One of the top challenges and misunderstandings that I continue to see is what the definition of Zero Trust actually is. Zero Trust is not one product or platform; it's a security framework built around the concept of "never trust, always verify" and "assuming breach." Attempting to buy Zero Trust as a product sets organizations up for failure.
Vendors would have you believe that the security solution, platform, or widget they are selling is Zero Trust and that you can just purchase their solution to address your needs. This is false. Vendors enable Zero Trust; they are not Zero Trust itself.
Starting down the path of Zero Trust is complicated. It's difficult to figure out where to start, so we've established a handy guide on how to practically enable Zero Trust from an implementation standpoint. Don't buy into vendor hype that you can purchase something and immediately be Zero Trust. That's not the reality of the situation.
Organizations need to build a strategy to get to a Zero Trust architecture that encompasses more than technology and buzzwords. One example is the Zero Trust eXtended (ZTX) ecosystem which, at a bare minimum, requires:
Assessing your existing security program's Zero Trust maturity (people, skills, technology, capabilities, etc.). This includes understanding how people are doing their jobs and how existing business processes are done today, mapping existing technology capabilities, and understanding gaps.
Mapping the output of this maturity assessment to the ZTX framework to understand what pillars you are strong in and which ones are lacking, specifically the capabilities in which you need to improve.
Considering tools and technology to address the areas where you're lacking and integrating Zero Trust implementation into existing business, IT, and security projects.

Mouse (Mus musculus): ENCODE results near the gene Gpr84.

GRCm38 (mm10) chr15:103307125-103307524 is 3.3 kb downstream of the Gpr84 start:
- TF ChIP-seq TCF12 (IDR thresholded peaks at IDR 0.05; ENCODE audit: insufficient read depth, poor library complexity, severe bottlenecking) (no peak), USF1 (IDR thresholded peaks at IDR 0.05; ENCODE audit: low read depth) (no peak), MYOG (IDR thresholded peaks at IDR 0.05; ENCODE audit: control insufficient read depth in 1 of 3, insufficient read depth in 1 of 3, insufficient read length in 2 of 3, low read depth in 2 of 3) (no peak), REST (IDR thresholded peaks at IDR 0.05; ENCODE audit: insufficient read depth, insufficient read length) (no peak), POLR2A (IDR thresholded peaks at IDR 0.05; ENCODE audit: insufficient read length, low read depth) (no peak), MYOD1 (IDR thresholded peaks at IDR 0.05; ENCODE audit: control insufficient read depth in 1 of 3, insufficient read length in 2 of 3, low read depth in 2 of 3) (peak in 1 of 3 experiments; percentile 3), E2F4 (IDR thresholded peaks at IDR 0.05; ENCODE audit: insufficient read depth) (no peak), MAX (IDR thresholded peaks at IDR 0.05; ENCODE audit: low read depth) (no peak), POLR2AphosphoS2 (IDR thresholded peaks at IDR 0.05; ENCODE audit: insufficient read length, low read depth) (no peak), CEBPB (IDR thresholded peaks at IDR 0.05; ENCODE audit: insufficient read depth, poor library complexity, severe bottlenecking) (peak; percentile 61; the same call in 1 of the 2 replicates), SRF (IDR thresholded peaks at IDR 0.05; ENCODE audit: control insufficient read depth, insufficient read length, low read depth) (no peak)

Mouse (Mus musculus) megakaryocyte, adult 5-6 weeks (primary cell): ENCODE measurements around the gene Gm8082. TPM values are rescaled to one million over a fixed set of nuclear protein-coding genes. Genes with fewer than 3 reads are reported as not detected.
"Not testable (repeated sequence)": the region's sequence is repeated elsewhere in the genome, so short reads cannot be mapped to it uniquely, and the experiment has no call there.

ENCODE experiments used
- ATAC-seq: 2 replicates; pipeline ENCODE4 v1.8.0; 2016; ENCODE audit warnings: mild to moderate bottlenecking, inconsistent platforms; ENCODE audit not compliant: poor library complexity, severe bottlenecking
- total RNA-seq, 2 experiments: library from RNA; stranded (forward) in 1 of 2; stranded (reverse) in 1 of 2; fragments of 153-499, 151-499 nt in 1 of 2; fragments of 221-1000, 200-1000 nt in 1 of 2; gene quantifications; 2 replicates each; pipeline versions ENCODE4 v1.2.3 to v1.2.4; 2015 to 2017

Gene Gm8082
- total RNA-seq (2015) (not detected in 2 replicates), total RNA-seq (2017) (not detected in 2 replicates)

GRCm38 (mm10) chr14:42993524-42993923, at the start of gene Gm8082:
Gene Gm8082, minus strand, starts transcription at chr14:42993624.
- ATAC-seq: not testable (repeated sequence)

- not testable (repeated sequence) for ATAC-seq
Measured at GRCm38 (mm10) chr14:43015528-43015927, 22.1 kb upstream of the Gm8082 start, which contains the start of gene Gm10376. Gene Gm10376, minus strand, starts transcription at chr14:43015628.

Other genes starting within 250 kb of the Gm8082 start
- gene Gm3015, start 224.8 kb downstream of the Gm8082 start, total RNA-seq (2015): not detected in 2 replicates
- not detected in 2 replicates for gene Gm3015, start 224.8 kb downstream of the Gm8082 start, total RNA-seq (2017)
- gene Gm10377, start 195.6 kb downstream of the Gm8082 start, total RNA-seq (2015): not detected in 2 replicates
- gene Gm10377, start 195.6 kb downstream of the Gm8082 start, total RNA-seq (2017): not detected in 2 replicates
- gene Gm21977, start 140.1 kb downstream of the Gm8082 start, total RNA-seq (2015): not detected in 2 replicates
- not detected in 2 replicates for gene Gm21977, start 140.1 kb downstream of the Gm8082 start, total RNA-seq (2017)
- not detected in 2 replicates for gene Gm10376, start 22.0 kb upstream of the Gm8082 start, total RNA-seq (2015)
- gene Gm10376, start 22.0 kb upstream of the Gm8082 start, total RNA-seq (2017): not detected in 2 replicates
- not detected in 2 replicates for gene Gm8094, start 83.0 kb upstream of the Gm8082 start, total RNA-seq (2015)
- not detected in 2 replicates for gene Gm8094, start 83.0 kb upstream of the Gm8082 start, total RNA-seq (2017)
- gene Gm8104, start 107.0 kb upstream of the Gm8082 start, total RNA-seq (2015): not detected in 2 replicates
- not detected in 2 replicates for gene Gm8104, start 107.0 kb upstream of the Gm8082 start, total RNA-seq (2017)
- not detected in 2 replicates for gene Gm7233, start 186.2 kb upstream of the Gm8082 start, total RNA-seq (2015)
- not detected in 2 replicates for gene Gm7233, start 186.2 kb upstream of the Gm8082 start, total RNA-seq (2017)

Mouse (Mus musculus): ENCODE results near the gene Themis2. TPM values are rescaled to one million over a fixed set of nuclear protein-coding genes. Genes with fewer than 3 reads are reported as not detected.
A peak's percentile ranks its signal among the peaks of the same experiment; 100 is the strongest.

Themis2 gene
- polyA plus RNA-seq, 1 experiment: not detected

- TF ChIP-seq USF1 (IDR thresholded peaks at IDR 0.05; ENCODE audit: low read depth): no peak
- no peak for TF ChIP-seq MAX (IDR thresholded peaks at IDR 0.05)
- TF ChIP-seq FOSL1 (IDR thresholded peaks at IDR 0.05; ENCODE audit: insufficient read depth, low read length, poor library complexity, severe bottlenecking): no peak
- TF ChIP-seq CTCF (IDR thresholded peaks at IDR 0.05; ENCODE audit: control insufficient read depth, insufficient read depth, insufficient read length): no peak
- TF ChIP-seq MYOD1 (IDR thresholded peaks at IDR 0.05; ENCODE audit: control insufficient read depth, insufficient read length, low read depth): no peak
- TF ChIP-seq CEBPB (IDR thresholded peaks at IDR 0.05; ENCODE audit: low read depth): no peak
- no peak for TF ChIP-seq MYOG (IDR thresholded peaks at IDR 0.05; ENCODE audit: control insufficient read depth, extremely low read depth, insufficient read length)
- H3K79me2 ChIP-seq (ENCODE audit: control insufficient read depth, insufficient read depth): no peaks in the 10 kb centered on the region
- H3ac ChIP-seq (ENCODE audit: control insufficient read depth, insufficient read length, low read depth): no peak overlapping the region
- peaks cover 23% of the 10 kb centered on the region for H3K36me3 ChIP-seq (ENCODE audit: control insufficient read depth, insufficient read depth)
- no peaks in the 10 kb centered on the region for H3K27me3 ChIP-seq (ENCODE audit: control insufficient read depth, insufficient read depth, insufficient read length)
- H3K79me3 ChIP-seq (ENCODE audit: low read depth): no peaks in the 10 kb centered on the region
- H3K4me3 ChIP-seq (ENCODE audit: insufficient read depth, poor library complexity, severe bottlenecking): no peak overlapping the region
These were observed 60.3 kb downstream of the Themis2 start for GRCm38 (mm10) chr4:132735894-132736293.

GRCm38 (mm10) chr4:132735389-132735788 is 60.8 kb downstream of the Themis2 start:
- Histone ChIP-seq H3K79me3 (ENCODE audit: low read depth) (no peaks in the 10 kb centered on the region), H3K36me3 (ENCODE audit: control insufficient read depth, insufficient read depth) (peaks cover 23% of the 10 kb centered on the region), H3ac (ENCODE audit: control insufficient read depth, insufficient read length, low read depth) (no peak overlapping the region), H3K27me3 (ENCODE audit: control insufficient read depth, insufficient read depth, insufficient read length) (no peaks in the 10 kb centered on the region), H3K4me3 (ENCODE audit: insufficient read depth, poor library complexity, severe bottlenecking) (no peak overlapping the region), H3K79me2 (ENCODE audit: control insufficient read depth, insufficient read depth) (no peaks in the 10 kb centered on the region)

ZTX is an ecosystem with both technology and non-technology pieces. Protecting the perimeter and other prior security strategies didn't easily adapt to change because they were designed around monolithic point solutions that didn't integrate with each other. Zero Trust, however, is designed to be in a state of continuous review and optimization.
The fluid, integrated nature of Zero Trust is designed to easily adapt to business changes. Organizations need to be cautious about vendor messaging, dive into details about vendor offerings, and call them out when the technology they're pitching seems too good to be true.
Ask the vendor you're considering where the capability they're describing fits in the ZTX ecosystem. If they can't describe it, it's a very clear sign that they don't understand Zero Trust. Security vendors need to update their messaging to reflect the reality that Zero Trust is a journey that's different for every organization and stop advertising Zero Trust as a product that can be bought. By selling their solutions as Zero Trust easy buttons, they continue to set their customers up for failure by perpetuating this false paradigm.
While Zero Trust continues to be marketed as the cool new thing, at the end of the day we need to ground ourselves. Zero Trust is the new normal. COVID-19 has significantly changed the way we work and forced a lot of organizations to accelerate their digital transformation and security strategies. Take a second to see if these security solutions are the real deal by scrutinizing how they fit into the different pillars of the ZTX ecosystem and, most importantly, your organization's overall Zero Trust strategy. They should be helping to enable organizations reach Zero Trust while improving the employee experience and should not be just another security tool that gets in the way of doing business.
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This post was written by Analyst Steve Turner, and it originally appeared here.